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Citing Restoration and Production of Deleted Emails, Court Denies Sanctions

FiTeq Inc. v. Venture Corp., No. 13-cv-01946-BLF, 2016 WL 1701794 (N.D. Cal. Apr. 28, 2016)

In this case, the court denied Plaintiff’s motion to “instruct jurors that they may presume Venture carried out or allowed the destruction of relevant evidence favorable to FiTeq” despite an executive’s deletion of potentially relevant emails where the messages were eventually recovered and produced and where Plaintiff failed to prove that other responsive documents existed or to establish that the ESI was not restored or replaced.

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Court Orders Production of “Download Your Info” Report from Facebook

Rhone v. Schneider Nat’l Carriers, Inc., No. 4:15-cv-01096-NCC, 2016 WL 1594453 (E.D. Mo. Apr. 21, 2016)

In this personal injury case, the court ordered Plaintiff to produce a “Download Your Info” report from Facebook, spanning from the date of the at-issue incident (June 2, 2014) through the present.   Per Facebook’s Help Center (last accessed May 10, 2016) a report contains 70 categories of information, including: About Me, Chat (history), Friends, Followers, Logins, Logouts, Messages, Photos, Photos Metadata, Posts by You, Posts by Others, Post to Others, Removed Friends, Searches, Shares, Status Updates, and Videos.

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Deflategate Reinflated: Second Circuit Reinstates Brady Suspension for Participating in Deflation Scheme and Obstructing Investigation

Nat’l Football League Mgmt. Council v. Nat’l Football League Players Assoc., — F.3d —, 2016 WL 1619883 (2d Cir. Apr. 25, 2016)

On April 25, 2016, the Second Circuit reinstated (reinflated?) the four-game suspension previously imposed upon New England Patriots quarterback, Tom Brady, for his participation in what has come to be known as “Deflategate,” including the destruction of his cellular phone and its contents.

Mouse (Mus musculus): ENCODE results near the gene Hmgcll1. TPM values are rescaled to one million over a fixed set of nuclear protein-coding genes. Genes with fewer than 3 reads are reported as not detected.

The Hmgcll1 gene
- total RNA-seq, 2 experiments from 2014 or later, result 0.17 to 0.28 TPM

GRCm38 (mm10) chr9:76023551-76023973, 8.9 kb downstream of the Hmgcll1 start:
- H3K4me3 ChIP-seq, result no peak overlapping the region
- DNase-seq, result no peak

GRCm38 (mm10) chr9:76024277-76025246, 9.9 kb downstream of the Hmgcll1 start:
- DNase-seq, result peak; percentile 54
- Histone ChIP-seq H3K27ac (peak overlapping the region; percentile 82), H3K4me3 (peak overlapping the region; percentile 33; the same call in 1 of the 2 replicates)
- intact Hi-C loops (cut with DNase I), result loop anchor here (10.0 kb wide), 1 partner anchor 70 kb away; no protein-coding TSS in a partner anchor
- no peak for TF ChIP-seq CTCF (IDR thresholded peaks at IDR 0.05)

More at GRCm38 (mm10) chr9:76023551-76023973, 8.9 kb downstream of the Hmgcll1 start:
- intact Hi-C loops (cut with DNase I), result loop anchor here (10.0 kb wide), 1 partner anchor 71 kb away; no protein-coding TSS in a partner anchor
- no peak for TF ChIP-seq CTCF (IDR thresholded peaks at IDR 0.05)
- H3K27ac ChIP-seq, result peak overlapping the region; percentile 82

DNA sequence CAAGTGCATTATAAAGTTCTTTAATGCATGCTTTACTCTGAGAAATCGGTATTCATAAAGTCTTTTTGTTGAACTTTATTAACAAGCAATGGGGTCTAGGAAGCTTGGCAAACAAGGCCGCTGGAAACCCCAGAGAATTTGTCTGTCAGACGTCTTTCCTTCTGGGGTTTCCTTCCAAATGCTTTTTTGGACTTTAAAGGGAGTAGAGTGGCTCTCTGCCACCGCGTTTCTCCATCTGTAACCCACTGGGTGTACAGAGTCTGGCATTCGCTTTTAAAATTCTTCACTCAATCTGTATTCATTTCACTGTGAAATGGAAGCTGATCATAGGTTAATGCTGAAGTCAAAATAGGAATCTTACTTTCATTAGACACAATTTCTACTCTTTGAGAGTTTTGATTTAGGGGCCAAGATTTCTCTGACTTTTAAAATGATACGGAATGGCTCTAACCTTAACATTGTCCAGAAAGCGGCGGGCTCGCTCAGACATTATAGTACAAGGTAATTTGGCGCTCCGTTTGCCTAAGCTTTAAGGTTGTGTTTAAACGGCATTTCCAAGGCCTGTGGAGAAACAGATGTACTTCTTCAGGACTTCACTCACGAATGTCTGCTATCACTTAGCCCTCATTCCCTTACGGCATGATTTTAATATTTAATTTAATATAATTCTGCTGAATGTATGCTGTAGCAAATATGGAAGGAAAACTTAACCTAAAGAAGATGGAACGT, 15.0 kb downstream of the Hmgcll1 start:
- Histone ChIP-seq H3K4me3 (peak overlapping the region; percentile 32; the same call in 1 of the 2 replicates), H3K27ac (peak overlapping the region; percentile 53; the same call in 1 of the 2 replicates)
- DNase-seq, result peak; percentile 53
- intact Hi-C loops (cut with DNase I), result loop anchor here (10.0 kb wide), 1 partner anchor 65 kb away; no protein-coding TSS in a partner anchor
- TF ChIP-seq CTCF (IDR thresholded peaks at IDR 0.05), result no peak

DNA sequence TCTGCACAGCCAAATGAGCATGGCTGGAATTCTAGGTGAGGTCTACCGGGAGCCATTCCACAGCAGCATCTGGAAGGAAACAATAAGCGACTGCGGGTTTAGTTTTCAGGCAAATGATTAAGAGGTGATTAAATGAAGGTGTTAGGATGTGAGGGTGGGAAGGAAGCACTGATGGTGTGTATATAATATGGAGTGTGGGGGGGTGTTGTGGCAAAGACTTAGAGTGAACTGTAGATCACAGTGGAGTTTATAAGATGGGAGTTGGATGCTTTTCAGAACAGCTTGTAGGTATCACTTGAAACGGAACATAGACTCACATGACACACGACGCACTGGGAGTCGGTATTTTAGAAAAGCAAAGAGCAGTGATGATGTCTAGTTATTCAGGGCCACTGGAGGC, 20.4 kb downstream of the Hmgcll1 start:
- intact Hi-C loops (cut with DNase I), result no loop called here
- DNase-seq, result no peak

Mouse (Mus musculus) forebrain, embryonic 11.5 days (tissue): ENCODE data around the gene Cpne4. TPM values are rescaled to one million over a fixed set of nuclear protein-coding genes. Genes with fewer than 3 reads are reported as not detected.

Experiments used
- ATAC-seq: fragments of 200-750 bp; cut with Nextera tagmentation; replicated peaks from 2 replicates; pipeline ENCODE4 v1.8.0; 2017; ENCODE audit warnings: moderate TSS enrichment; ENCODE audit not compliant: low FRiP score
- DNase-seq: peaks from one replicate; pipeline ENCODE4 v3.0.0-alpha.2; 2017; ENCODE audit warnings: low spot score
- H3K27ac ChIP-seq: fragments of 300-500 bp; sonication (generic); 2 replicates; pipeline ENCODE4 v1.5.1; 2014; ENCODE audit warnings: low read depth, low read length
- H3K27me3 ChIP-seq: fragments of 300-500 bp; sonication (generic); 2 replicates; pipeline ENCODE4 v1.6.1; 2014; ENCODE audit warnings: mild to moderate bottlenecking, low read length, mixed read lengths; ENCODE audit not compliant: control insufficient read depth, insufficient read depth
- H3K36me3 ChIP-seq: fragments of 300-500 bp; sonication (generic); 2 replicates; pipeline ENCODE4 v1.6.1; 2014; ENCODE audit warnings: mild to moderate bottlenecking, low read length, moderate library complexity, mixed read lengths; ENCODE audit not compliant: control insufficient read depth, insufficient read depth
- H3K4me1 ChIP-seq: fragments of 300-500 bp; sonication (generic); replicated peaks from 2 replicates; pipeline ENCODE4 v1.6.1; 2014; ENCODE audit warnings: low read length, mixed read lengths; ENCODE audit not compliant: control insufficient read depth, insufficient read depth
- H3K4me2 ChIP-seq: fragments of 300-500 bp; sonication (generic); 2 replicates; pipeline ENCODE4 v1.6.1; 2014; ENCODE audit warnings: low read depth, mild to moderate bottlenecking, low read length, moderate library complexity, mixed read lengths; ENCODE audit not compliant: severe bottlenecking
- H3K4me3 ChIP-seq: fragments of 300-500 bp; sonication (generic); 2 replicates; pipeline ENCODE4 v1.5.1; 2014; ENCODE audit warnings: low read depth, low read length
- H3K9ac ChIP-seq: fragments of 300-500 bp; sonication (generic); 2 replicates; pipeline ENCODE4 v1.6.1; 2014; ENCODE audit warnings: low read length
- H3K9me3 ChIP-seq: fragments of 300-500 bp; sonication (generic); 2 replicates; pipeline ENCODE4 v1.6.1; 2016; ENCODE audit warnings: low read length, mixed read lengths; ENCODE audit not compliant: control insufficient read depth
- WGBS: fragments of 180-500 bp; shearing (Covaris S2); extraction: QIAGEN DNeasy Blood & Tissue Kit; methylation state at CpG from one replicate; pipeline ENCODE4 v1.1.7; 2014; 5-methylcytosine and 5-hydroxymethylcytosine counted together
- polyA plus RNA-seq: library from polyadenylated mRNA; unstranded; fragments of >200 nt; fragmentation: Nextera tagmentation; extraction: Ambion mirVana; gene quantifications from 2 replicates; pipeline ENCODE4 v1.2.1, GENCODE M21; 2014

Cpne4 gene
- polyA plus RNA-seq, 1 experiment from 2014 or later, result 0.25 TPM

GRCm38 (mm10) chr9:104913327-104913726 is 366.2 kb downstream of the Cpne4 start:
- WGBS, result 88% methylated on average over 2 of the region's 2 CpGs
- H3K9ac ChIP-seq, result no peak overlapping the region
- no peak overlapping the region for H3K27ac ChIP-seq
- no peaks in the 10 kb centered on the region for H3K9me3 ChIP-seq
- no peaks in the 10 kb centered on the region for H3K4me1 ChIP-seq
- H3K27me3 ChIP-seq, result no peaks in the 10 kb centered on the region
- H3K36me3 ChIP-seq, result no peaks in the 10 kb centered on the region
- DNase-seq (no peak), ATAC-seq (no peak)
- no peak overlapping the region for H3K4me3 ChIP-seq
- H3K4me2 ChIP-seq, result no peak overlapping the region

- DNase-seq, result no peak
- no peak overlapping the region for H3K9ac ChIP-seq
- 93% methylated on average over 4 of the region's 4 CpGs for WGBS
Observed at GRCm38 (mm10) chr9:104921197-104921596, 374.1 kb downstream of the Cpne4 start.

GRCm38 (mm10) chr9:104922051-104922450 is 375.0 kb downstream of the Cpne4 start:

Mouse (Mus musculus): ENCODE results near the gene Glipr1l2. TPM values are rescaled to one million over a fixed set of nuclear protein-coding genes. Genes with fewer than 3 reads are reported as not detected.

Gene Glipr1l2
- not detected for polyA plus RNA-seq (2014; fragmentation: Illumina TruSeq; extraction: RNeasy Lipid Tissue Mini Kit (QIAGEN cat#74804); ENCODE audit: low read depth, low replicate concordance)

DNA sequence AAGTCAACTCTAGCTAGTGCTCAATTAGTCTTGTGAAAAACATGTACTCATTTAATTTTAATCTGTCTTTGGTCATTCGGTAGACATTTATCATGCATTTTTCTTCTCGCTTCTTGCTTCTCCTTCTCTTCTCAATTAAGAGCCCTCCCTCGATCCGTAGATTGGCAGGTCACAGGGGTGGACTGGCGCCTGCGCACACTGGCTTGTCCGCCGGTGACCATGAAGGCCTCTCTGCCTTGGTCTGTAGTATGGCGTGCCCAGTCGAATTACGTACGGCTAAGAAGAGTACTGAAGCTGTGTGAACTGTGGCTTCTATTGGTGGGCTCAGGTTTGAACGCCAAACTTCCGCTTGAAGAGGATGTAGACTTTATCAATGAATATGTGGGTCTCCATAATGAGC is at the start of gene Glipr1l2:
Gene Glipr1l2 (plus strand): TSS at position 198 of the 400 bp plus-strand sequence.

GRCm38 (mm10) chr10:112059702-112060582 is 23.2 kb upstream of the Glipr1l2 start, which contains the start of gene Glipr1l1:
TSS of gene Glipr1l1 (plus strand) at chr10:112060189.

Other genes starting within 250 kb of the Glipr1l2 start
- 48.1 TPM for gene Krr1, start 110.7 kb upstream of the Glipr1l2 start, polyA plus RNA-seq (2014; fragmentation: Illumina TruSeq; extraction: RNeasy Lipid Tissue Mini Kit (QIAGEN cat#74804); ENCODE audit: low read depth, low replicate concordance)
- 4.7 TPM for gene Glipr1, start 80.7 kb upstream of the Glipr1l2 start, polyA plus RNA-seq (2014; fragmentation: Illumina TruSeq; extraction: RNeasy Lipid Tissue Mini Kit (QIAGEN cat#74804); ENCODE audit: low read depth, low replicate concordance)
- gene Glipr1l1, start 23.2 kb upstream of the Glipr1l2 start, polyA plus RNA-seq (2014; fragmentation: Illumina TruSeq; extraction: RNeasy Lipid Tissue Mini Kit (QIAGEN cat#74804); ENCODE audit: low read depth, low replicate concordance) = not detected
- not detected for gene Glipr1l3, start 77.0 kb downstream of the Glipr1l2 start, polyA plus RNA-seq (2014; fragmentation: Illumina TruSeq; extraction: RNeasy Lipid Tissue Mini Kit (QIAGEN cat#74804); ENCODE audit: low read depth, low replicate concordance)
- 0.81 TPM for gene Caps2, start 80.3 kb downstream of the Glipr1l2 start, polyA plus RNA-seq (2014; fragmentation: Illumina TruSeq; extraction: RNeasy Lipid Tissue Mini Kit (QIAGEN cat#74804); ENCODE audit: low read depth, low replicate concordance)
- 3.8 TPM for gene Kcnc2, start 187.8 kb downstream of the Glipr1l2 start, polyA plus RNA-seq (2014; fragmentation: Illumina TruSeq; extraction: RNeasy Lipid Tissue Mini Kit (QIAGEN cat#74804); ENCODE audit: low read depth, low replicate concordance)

Background

On January 18, 2015, it was discovered that the footballs used by the New England Patriots in the AFC Championship Game against the Indianapolis Colts were underinflated, i.e., “inflated below the allowed minimum pressure of 12.5 pounds per square inch.” The initial investigation into the incident conducted by Theodore V. Wells, Jr., Esq.—an attorney retained by the NFL—concluded it was “more probable than not” that Brady was “at least generally aware” of the scheme to deflate footballs and indicated that “the investigation had been impaired” by Brady’s refusal to produce requested information, including text messages and emails.  This “awareness and knowledge of the scheme” and Brady’s “failure to cooperate” were cited by the NFL Executive Vice President in his letter notifying Brady of the suspension.  Brady, through the National Football League Players Association (“the Players Association”), appealed.

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Finding Application of Recently-Amended Rule 37(e) “Neither Unjust Nor Impractical,” Court Imposes Adverse Inference

Brown Jordan Int’l, Inc. v. Carmicle, Nos. 0:14-CV-60629, 0:14-CV-61415, 2016 WL 815827 (S.D. Fla. Mar. 2, 2016)

In this case, the court heard argument regarding Defendant’s alleged spoliation in October, 2015—before amendments to the Rules of Civil Procedure went into effect—and deferred ruling on the motion until the end of trial.  The amendments became effective “shortly after trial concluded.”  Upon determining that “applying the new version of Rule 37(e) would be neither unjust nor impractical,” the court found that Defendant failed to take reasonable steps to preserve the information at-issue, despite a duty to do so; that the lost information could not be restored or replaced through additional discovery; and that Defendant acted with the intent to deprive Plaintiffs of the information’s use in the litigation.  Accordingly, the court presumed that the lost information was unfavorable to the defendant.  The court also noted that the sanction would be appropriate under prior standards, specifically pursuant to the court’s inherent authority to sanction a party’s bad faith litigation conduct.

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Relevance “Not Good Enough” Says Court Granting Motion for Protective Order

Noble Roman’s, Inc. v. Hattenhauer Distrib. Co., No. 1:14-cv-01734-WTL-DML, 2016 WL 1162553 (S.D. Ind. Mar. 24, 2016)

In this case, the court granted Plaintiff’s motion for a protective order and ordered that Defendant was prohibited from obtaining the discovery sought from Plaintiff’s shareholder by the at-issue subpoenas. In reaching its conclusion, the court undertook analysis of recently-amended Fed. R. Civ. P. 26(b)(1), highlighting the principle of proportionality, and ultimately concluded that Defendant’s subpoenas constituted “discovery run amok” and “fail[ed] the proportionality test under Rule 26(b).”